Words and Their Aftermath

A few years ago, someone I was once close to made a comment that shook me to my core. You see, I had another friend who has a clenched hand, and he was helping me accomplish a few tasks to close out my day. Others may see him as disabled, but he can do anything he sets his mind to doing. He offered to take a trash can down the street so that customers couldn’t use that can for anything else. Storage facilities often have people who abuse the trash at their locations. The other friend was on the phone with me, and when I told her that he was helping me by taking the can, her exact words were, “You got the retard to take it out!!!!” I was livid. First, I’m not okay with anyone using the word “Retard.” It’s hurtful, and it shows a lack of empathy and total ignorance. Second, the world has become so politically correct that she needs to be very careful with how she throws language out at others she doesn’t respect. Her disrespect reminded me that there are many words that we have hurled towards us regularly that cause political firestorms.

People use words as weapons when they are angry or sad. Racial divisions are prevalent because various races use words and phrases that need eradicating from our vocabulary. Disagreements and heat of the moment exchanges are more common in today’s world than ever. What’s important is we all learn to think about the words before they exit our mouths.

I’ve been guilty of using words I shouldn’t. Sometimes I felt wrong about them, and other times I was ready to pop the bubbly. These last few years, I’ve paid attention to what I’ve said and learned there were times I should have kept my mouth shut. I’ve watched as others love to throw words at others and don’t practice what they preach. I don’t know of many people who never have a terrible thing to say about anyone. If you know anyone like that, hang onto them because they are few and far between.

As I’ve grown these last few months, I’ve begun to recognize how much our words matter. When my dad was fighting cancer and didn’t know it, Dad would talk fast when he preached. Everyone thought that he had some problem, and he did. No one knew what was causing him to speak at such a rapid pace. I remember sitting in a pew behind a little boy who said, “why is he talking so fast? He needs to slow down.” He only asked what everyone else was thinking, but at that moment, my heart dropped for my father. Dad couldn’t help what was happening as he spoke.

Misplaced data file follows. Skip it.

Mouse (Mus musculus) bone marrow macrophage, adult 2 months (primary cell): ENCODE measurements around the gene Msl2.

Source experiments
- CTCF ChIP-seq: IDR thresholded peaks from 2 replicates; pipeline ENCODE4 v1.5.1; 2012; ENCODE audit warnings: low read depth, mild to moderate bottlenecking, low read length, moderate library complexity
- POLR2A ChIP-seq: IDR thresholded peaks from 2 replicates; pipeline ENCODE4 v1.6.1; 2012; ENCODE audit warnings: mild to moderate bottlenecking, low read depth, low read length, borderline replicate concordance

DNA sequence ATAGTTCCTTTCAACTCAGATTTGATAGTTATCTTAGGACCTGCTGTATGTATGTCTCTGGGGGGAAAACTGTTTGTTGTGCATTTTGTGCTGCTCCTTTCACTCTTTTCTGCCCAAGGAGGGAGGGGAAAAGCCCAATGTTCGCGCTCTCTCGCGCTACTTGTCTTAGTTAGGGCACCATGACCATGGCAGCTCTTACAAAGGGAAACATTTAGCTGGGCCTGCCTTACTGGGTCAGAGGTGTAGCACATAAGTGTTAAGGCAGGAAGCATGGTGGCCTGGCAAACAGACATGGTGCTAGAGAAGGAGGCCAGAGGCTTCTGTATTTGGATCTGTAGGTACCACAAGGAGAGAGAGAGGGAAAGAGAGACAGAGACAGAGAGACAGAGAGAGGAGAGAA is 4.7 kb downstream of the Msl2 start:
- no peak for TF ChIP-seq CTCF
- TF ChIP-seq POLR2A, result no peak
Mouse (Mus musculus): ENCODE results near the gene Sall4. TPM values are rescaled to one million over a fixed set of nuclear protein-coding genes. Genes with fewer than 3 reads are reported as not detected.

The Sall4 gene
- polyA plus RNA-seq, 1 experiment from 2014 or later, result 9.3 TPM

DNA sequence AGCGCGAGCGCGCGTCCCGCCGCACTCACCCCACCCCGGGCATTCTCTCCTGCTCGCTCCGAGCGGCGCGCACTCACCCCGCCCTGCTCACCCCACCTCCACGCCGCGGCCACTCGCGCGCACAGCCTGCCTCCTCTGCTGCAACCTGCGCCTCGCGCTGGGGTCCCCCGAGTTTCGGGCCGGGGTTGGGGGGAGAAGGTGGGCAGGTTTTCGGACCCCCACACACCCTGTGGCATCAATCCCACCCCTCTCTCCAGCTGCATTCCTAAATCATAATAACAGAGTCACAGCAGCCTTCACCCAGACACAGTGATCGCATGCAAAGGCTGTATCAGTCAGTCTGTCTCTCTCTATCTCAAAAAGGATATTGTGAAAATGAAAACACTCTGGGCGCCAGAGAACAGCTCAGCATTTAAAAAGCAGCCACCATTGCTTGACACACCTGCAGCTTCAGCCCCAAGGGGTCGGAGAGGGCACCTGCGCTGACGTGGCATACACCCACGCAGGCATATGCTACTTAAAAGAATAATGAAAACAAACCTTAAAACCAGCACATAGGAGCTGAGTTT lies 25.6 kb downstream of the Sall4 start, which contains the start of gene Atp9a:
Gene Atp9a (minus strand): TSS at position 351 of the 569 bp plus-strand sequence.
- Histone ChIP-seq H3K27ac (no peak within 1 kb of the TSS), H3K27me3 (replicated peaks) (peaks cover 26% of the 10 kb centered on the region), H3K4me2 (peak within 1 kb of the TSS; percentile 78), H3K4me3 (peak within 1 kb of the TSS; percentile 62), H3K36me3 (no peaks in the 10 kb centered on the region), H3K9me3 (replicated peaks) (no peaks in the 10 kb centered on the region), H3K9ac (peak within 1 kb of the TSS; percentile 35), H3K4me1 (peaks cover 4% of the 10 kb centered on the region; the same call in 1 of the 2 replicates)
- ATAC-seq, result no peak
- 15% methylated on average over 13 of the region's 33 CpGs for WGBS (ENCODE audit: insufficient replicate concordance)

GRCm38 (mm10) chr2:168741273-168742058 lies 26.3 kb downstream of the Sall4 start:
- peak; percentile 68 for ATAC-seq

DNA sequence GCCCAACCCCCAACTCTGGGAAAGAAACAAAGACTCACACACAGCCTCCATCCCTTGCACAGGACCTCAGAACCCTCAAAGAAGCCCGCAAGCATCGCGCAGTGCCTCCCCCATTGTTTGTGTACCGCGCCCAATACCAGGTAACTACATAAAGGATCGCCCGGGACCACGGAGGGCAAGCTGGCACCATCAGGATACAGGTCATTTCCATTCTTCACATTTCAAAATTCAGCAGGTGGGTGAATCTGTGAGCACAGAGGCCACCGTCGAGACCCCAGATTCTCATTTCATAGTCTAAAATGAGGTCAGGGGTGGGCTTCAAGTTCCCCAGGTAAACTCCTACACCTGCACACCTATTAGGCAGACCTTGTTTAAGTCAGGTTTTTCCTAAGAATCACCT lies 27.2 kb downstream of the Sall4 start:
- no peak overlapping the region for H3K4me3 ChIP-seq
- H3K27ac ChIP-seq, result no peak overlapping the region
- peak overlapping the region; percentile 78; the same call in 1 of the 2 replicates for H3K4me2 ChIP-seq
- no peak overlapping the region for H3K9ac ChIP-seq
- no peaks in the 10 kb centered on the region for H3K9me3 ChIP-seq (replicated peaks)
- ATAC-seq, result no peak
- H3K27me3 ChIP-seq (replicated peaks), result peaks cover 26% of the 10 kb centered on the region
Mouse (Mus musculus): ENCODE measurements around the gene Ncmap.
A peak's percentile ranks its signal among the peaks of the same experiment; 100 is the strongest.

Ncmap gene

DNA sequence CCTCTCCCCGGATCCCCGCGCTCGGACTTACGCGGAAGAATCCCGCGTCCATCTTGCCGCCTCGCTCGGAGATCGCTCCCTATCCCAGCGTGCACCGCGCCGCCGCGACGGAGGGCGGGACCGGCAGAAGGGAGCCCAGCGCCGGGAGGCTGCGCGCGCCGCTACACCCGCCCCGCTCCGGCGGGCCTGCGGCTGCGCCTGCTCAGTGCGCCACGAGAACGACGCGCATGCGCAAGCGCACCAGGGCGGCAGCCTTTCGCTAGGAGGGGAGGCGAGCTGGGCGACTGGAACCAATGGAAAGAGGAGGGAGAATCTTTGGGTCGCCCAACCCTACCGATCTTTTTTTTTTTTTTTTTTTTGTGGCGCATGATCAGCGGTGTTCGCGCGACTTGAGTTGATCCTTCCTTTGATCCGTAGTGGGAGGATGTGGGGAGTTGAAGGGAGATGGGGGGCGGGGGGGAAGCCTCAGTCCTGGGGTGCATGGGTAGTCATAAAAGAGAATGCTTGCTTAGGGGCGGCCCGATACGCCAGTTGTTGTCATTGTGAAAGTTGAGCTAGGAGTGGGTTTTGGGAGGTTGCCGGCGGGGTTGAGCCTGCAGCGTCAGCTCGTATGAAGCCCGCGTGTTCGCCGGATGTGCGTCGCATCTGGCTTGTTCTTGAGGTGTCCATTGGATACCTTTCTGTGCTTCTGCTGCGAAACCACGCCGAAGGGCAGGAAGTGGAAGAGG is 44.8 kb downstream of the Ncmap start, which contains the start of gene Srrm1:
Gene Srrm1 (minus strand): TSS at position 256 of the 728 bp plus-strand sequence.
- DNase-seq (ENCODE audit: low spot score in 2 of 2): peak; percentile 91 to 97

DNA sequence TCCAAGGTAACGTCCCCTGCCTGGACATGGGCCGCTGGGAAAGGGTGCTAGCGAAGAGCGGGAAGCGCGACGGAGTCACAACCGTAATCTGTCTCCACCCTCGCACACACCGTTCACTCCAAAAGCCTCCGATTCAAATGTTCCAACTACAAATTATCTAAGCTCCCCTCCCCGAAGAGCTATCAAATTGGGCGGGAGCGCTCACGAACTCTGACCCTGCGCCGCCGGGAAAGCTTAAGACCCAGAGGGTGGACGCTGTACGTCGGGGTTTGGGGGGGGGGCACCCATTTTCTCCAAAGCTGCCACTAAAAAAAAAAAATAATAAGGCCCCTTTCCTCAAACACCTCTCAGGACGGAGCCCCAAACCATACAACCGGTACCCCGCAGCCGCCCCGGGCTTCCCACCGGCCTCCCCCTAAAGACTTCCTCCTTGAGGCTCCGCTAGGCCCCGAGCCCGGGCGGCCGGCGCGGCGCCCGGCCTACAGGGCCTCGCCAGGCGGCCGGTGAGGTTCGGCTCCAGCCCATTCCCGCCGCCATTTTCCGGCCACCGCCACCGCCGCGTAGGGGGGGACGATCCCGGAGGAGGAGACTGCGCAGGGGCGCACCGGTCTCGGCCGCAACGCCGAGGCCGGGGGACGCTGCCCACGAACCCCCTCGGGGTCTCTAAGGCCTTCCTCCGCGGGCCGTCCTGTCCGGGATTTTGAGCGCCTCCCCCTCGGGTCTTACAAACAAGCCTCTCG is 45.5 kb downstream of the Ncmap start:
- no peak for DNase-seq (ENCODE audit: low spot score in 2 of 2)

Later, after my father’s diagnosis, I asked dad what it was like in his head. I knew better than to ask because Dad couldn’t talk at this point, but I paraphrased and asked him questions like, “Did his mind feel like a puzzle with the pieces scattered?” His answer was a resounding “yes.”

Several friends of mine and I love to talk smack on occasion. We get accused of having a dirty mind, and while I probably shouldn’t acknowledge that I do, I would be lying if I said that I didn’t because my mind goes to the gutter at times. Darla and I often have conversations that would make many sailors blush. Maybe it’s the fact that we feel alive. I’m not so prudish that specific topics are taboo, but there is a time and place for everything. Sometimes we adhered to those times and places, and other times we didn’t. Maybe the fact that I’m a Preacher’s Kid has something to do with why I’m the way I am.

Someone recently said to me that saying “less is more.” I guess it depends on the situation. Some people can’t beat around the bush and not say what you are thinking. They can be dense and unresponsive to words. Other times we say things we wish we could take back. I don’t regret the times I went off on people when they deserved it. I regret not having the courage to say what needed to be said to the people I wanted to talk to because of fear. So, here’s what I hope you take from today’s blog. Awareness of what we say is the first step to conveying a more robust communication system. Talking to each other in anger usually incites more anger, hurt, and betrayal. If you are the type to want to make fun of others for impairment or what you think is funny, remember what it would be like to have the shoe on the other foot. Sometimes if we take a moment to think about what comes out of our mouths ahead of time, we might teach ourselves and others how to be better people in the long run. Have a great day, everyone.

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